We can't stay in the dark over digital self-harm
OPINION: Self-trolling represents a disturbing new social platform for students who turn to self-harm to express their emotional trauma.
The incidence of cyber-bullying among school students across the globe is increasing at an alarming rate.
Despite initiatives led by school leaders and government agencies to stem the rise of cyberbullying in Australian schools, a report by website Comparitech shows the number of students reporting it has risen from 13 per cent in 2011 to 19 per cent in 2018.
The upward trend is likely to have continued.
The rise can be partly explained by a newer and disturbing form of cyberbullying that has school leaders and parents deeply concerned – digital self-harm.
Digital self-harm involves teens making themselves the target of cyberbullying.
We have known for some time that during the stressful teen years many adolescents ride a roller coaster of emotional highs and lows.
While upsetting at times, many teenagers are able to ride the ups and downs and emerge unscathed.
For an estimated one in five though, their worries and feelings develop into something more serious, including anxiety and depression, with a smaller percentage of distressed teens responding to their emotional angst by engaging in cutting, burning and other forms of self-harm.
Digital self-harm, also termed self-cyberbullying, cyber self-harm or self-trolling, represents a disturbing new platform for students who turn to self-harm to express their emotional trauma.
In a typical digital self-harm scenario, students anonymously post hurtful and often degrading comments about themselves online.
They do this by creating separate online identities to carry out the task of these quasi-anonymous posts of humiliation or abuse that leave everyone else unaware that an act of digital self-harm has been committed.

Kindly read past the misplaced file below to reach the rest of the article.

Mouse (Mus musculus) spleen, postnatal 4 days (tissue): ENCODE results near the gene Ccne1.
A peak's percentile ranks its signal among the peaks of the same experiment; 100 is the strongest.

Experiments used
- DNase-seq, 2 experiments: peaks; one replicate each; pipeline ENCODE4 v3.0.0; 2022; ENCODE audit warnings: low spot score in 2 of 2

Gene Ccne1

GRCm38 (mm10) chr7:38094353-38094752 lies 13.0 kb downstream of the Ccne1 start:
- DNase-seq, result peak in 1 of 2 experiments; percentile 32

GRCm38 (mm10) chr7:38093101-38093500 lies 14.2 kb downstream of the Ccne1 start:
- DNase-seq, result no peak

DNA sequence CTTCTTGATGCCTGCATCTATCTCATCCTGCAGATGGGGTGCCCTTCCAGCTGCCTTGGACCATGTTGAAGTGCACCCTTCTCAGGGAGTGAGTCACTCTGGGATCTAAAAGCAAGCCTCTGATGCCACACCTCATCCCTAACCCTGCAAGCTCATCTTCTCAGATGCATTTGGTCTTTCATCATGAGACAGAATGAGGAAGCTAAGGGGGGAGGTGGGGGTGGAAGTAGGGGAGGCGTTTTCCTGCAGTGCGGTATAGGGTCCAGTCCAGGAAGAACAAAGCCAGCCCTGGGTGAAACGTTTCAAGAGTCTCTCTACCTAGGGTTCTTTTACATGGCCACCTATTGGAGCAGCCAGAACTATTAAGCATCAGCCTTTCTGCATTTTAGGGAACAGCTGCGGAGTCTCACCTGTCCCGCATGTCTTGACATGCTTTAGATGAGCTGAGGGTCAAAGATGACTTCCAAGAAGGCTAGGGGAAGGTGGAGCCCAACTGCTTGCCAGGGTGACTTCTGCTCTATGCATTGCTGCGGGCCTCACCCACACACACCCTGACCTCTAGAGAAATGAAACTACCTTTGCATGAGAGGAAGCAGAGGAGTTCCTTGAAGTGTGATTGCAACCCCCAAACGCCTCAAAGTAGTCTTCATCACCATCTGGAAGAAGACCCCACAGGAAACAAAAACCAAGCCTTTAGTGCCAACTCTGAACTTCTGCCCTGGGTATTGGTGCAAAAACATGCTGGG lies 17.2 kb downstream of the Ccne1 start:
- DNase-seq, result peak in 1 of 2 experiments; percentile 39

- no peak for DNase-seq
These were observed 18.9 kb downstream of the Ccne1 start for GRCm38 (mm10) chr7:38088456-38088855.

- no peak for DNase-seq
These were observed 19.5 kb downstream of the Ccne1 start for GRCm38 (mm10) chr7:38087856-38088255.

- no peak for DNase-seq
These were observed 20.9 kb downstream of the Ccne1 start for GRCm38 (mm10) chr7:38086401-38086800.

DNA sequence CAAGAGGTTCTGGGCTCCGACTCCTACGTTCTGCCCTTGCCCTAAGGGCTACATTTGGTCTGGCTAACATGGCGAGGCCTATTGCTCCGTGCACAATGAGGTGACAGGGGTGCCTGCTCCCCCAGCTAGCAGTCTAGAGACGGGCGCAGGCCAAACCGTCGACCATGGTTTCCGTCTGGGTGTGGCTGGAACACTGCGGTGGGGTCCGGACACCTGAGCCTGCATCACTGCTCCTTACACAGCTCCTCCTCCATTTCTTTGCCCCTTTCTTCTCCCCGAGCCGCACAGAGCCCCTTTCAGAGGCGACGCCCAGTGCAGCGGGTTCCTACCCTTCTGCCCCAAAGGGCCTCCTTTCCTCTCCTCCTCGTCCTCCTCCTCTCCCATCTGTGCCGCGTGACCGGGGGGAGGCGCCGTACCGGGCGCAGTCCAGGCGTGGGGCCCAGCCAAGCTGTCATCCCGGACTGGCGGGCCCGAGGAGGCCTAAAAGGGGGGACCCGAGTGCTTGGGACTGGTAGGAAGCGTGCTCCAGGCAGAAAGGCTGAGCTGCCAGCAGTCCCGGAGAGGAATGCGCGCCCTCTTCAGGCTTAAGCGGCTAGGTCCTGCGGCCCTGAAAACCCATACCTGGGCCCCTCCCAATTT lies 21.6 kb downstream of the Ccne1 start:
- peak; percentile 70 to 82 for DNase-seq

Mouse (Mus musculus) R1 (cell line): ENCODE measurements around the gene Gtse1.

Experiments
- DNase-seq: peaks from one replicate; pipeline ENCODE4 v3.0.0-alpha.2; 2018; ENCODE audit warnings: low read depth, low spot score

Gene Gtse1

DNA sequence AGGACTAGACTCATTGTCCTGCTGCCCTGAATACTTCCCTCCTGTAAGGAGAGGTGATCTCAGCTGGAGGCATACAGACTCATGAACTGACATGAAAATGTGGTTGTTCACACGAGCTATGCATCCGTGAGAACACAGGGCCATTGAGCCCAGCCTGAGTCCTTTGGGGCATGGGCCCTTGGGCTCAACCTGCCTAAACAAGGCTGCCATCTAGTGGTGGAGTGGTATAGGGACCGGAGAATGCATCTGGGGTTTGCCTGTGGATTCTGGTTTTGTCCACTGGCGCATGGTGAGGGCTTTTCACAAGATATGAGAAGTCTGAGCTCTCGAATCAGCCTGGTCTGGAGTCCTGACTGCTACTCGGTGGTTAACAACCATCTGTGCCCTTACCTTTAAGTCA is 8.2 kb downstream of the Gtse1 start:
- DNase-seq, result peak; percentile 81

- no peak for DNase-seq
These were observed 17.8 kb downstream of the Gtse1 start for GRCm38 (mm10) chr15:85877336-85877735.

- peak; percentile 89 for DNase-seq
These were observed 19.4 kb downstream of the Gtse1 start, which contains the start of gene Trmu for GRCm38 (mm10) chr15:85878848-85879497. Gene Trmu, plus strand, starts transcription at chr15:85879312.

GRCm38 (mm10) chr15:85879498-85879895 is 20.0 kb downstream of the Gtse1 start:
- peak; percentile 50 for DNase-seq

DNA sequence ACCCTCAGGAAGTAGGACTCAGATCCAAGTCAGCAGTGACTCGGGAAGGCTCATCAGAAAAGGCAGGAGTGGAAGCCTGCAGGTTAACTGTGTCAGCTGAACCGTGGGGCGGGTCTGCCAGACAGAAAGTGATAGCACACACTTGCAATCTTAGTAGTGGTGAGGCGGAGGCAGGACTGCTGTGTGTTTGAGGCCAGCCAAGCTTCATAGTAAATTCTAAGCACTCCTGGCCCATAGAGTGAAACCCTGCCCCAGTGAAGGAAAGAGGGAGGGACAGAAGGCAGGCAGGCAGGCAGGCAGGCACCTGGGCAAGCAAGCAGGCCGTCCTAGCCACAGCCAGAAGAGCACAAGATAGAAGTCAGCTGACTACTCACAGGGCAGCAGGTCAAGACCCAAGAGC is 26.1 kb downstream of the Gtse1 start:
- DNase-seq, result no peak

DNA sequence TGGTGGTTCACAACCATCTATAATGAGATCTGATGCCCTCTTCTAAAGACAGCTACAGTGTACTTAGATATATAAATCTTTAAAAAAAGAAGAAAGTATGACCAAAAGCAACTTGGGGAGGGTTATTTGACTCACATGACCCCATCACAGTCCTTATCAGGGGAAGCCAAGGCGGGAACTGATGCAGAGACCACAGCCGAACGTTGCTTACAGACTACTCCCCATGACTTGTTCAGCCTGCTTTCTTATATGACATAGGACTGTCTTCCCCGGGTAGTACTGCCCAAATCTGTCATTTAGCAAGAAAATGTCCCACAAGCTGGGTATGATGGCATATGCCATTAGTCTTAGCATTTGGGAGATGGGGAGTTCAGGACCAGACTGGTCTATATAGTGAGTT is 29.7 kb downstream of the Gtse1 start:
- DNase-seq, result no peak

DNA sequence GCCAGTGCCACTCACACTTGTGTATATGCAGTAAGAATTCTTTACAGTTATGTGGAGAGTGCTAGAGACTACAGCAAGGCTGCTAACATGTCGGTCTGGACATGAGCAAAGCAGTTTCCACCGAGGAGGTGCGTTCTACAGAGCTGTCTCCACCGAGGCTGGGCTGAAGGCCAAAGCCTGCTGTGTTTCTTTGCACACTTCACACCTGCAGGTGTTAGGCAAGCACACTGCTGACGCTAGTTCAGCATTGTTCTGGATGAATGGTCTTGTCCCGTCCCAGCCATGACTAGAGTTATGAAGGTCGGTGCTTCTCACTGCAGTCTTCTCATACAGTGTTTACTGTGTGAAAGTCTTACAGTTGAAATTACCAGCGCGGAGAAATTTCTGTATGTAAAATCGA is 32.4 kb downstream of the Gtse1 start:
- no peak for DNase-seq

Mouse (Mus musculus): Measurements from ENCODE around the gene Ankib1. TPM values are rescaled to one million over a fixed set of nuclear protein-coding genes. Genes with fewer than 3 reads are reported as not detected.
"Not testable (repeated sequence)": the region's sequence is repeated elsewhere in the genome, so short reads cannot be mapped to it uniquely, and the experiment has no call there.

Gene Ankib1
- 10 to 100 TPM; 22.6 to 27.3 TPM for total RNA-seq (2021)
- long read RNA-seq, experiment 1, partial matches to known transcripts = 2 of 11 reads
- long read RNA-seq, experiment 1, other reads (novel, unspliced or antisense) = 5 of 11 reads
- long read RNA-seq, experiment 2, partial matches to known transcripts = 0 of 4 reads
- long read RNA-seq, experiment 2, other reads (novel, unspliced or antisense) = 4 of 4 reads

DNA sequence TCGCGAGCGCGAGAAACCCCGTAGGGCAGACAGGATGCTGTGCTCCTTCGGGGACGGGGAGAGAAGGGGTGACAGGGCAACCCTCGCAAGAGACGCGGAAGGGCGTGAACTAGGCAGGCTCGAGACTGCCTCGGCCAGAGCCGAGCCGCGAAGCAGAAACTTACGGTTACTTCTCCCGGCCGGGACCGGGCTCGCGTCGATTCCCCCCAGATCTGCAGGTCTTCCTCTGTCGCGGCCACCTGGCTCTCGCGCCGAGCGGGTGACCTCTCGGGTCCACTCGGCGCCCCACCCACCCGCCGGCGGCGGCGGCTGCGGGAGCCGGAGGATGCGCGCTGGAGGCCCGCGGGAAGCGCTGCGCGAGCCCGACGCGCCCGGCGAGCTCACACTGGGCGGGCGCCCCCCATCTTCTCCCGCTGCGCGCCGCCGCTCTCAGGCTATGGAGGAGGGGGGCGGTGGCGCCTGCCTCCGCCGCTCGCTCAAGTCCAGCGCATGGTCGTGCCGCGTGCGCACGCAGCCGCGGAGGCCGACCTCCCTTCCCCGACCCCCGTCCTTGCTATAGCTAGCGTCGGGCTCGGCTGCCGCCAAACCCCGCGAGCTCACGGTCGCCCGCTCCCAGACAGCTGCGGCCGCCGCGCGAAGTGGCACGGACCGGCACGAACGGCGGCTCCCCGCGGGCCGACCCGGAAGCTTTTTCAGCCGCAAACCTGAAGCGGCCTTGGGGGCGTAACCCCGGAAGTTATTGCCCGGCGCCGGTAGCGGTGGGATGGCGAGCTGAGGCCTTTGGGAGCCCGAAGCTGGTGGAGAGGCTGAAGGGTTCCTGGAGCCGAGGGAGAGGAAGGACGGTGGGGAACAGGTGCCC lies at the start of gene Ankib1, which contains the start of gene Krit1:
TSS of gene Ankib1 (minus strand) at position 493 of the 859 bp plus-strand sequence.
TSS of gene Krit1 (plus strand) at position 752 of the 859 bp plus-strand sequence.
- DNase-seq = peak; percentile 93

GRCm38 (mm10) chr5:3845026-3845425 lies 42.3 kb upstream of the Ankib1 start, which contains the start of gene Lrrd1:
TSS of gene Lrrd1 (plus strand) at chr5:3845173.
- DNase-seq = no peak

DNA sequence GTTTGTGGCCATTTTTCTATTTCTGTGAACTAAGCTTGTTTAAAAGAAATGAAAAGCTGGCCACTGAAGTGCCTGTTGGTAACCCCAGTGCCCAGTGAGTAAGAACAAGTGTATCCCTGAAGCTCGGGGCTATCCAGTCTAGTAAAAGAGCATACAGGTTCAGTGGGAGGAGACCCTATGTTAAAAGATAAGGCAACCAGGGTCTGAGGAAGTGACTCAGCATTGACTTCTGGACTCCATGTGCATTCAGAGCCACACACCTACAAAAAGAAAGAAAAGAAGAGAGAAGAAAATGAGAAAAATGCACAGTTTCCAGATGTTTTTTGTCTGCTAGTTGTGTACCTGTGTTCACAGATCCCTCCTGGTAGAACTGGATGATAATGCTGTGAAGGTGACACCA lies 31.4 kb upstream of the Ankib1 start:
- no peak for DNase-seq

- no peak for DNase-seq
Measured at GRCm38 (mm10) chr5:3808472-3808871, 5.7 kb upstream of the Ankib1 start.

Other types of self-cyberbullying might involve a teenager posing questions online such as “do you think I am attractive” or “would you date me” with the intent of receiving negative responses from others.
In other words, the teenager invites abuse, often to confirm their own thoughts about themselves.
Digital self-harm is thought to have first emerged in 2013 when it was discovered that a 14-year-old girl in Britain had anonymously sent hurtful messages to herself via a social media platform in the weeks leading up to her suicide.
Experts are now beginning to unearth some of the reasons why teenagers engage in digital self-harm. Several common themes are emerging.
Students who have engaged in the practice have reported they did so because they thought it was funny, would attract attention from others, including getting others to worry about them, or could prove to others how strong they were when under attack from these supposedly anonymous bullies.
Others engaged in digital self-harm because they claimed they wanted to test friendships by observing which of their acquaintances leapt to their defence.
Disturbingly, some experts said they believed many of the teenagers involved had already been victims of cyberbullying or bullying – and that their online aggression represented a loud cry for help.
While government agencies and school communities work towards better understanding how best to support those who engage in digital self-harm, a paucity of research in the area is hindering their efforts.
One of the reasons for the lack of research is the difficulty in getting those who have participated in self-trolling to engage.
It is often the case that teenagers’ secrecy surrounding their involvement in digital self-harm as well their associated, acute sense of shame fuels non-participation in research projects that might deliver higher levels of insight.
While the harm might not leave a visible injury like cuts or burns, this form of online aggression must be recognised as a very real danger to many of our young people because it damages their inner sense of self.
Alarmingly, many parents have remained in the dark when it comes to awareness of the existence of digital self-harm.
On being made aware, many parents outwardly report they had never considered that teenagers might leverage anonymity for the purpose of harming themselves.
While school communities continue to work through the complexities surrounding digital self-harm, parents should never ignore the possibility that derogatory messages received online by their child may have been sent by their child themselves.
In a similar vein, school leaders and officials charged with the gruelling and complex task of investigating cyberbullying attacks should also remain open to the possibility of self-trolling and examine all evidence at hand.
At the end of the day, any time a student is on the end of a cyberbullying attack we should require urgent resolution even if – or should we say especially if – the sender and the receiver are one and the same.
• Professor Gary Martin is chief executive officer at the Australian Institute of Management WA